Commentary

From the Ivory Tower

By Blair Jackson |

 

This is, by far, the most dynamic issue of the Free Weekly that I have had the pleasure of editing. Each week is a journey into a different avenue of Northwest Arkansas culture, and inspired by the upcoming events of Fashion Week and the Dig In Festival, we were able to compile a beautiful snapshot of emerging cultural movements in Fayetteville.

The common thread of these stories can be found in a shared sense of supporting the Northwest Arkansas community — whether it’s independent businesses or local food production or fashion for philanthropy.

I can’t decide if Fayetteville culture is growing more distinct and more vibrant, or if I am just getting closer to the heart of the scene, if my eye level is beginning to adjust to the grassroots scale.

Each artisan and business owner shared a similar story: They love what they do. Whether it’s making jewelry or clothing, baking croissants or helping find (or sell) books — these people have something culturally valuable to share with the community.

Money is something that these independent business owners need to continue making their products, but there is no formula or template to guarantee success. Like the heirloom seed, their products and tastes have evolved over time, in response to the environment.

We are that environment.

We, as members of community, shape the local market by communicating what we need and want to business owners. Large retailers try to mimic this personalized business, selling “brand experiences” in the absence of personal relationships. This is why Starbucks writes your name on your coffee cup, and why the sales girl at the mall writes your name on a dry erase board.

Chances are, the crew at Little Bread Company already knows your face and your name; and they know that you like

Tarts and chocolate covered strawberries from The Little Bread Company in Fayetteville.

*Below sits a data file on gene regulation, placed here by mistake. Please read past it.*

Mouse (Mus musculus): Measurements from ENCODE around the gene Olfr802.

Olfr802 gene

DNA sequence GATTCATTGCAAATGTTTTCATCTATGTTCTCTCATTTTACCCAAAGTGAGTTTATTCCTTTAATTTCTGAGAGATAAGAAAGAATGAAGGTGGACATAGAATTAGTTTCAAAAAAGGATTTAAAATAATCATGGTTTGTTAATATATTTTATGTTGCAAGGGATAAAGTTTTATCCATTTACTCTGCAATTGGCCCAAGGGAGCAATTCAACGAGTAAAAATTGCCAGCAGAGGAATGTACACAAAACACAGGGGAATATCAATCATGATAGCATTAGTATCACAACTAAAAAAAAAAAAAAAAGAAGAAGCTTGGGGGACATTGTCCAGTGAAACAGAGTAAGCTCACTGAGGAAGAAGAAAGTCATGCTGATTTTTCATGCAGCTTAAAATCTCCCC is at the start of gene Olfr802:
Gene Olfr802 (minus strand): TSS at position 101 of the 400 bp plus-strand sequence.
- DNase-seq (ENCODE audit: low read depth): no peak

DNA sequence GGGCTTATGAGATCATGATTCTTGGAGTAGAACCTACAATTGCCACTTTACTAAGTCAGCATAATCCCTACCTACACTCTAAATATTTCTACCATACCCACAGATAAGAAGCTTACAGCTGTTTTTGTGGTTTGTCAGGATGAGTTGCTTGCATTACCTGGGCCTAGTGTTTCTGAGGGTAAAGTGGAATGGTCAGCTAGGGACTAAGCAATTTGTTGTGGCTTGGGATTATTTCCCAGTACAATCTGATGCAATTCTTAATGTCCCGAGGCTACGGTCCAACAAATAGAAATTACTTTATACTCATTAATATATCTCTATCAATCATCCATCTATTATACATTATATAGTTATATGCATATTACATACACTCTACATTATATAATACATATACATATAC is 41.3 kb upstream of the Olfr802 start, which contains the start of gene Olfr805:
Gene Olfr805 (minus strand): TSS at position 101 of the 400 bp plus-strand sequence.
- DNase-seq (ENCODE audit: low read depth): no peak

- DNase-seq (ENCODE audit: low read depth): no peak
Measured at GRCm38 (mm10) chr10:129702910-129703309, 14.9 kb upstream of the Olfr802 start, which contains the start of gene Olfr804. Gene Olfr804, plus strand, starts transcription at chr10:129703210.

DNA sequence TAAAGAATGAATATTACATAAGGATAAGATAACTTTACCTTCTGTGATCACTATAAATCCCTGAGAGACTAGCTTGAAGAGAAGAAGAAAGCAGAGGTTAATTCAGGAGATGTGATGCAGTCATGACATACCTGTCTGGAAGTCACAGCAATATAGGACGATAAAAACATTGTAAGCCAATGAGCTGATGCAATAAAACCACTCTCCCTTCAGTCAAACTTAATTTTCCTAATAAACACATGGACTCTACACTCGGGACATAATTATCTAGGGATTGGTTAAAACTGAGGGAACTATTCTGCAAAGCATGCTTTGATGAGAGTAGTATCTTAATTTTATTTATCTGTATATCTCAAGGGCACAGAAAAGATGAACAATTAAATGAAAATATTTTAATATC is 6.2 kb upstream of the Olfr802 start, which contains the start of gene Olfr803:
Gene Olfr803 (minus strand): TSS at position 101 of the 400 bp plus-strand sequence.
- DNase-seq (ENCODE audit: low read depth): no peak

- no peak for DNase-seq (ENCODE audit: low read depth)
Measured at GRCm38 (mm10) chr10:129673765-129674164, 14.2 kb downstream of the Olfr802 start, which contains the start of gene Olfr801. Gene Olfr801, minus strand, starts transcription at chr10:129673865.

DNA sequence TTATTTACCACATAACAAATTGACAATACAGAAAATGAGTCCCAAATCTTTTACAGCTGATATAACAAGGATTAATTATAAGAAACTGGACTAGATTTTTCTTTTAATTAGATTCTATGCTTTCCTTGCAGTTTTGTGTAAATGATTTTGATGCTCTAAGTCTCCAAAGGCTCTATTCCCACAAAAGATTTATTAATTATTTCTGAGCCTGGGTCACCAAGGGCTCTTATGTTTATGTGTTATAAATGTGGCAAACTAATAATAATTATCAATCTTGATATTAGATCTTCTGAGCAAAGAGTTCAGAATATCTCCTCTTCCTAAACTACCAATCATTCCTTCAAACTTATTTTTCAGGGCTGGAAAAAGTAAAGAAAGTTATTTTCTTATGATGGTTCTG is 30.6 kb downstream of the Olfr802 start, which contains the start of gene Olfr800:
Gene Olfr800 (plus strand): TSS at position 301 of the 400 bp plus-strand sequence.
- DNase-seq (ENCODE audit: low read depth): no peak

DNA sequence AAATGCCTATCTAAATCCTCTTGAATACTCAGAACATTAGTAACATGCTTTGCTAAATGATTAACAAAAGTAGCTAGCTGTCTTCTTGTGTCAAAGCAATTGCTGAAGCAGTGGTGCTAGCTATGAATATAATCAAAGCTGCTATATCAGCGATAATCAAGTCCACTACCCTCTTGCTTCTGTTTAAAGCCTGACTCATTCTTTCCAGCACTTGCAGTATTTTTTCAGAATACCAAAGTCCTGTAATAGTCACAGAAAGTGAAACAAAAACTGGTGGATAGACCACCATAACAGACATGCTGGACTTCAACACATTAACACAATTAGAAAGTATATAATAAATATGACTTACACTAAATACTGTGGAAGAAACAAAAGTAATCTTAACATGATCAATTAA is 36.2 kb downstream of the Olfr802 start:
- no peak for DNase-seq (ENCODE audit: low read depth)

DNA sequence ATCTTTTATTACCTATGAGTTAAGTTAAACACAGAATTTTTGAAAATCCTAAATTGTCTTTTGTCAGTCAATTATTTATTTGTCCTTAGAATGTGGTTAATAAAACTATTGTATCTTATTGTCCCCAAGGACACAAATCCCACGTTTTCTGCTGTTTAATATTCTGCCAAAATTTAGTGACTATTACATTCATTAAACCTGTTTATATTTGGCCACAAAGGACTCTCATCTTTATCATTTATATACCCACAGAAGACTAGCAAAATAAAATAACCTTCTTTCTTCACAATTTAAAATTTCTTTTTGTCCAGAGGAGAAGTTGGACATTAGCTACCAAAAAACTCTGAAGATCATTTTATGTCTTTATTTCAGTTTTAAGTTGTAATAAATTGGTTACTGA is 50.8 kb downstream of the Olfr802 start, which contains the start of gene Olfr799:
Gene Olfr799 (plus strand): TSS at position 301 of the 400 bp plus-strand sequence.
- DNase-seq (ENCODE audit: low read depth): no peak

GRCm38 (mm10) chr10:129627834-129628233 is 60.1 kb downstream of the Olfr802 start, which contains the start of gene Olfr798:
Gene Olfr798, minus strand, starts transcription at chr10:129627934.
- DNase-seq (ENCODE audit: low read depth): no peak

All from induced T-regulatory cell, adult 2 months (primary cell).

bagels for breakfast and a California veggie sandwich for lunch. Depending on how chatty you are, they may even know a little bit about what you do outside of the bakery.

This is something the corporate market tries to re-create, but after you grow to appreciate the sense of community of a local coffee shop, having your name scrawled on the side of a Starbucks cup holds little value.

One of the things that Wayne Bell mentioned about his designs for the BonnerBell line was that he gets inspiration from the girls who shop at The Mustache, where his pieces are sold. This connection to community allows for an interactive creative process to take place between, not only designers and clients, but between bakers, farmers, writers, musicians, artists, artisans and anyone who participates in the local community.

Such collaboration is what it takes to make a scene.

Behind our independent businesses are real people who share, uphold and perpetuate the values of our community.  They also offer creative and exciting niches that allow people to express themselves.

Melissa Arens at Mayapple Salon mentioned something that really stuck with me. She said, “Expression empowers. Fashion creates a scene.”

People often think of fashion as a strictly materialistic or superficial commodity, but being fashionable is just as diverse as our culture is — because if we look at fashion and social trends in our community as an extension of ourselves, as a means of expression, it becomes much more meaningful.

Five months ago, when Occupy Wall Street swept the nation, “act locally, think globally” became a common phrase. If we shed the heavy political connotations from that phrase, if we ignore even the economic implications of supporting local businesses, we can begin to understand the kernel of what it means to act locally and think globally.

Politics and economics are intangibles. They are concepts, agendas and invisible influences; predictions and symbols of value, stamped onto a piece of paper or wired into a checking account.

During our interview, Lisa Sharp, owner of Nightbird Books said, “I will never get rich,” but as long as she can sustain her vision of a community for those who love the written word, she’s content.

In the same way, by participating in our local community, we define and sustain our local vision of a healthy, sustainable world.

From the grassroots level, Fayetteville is looking pretty darn good.

 

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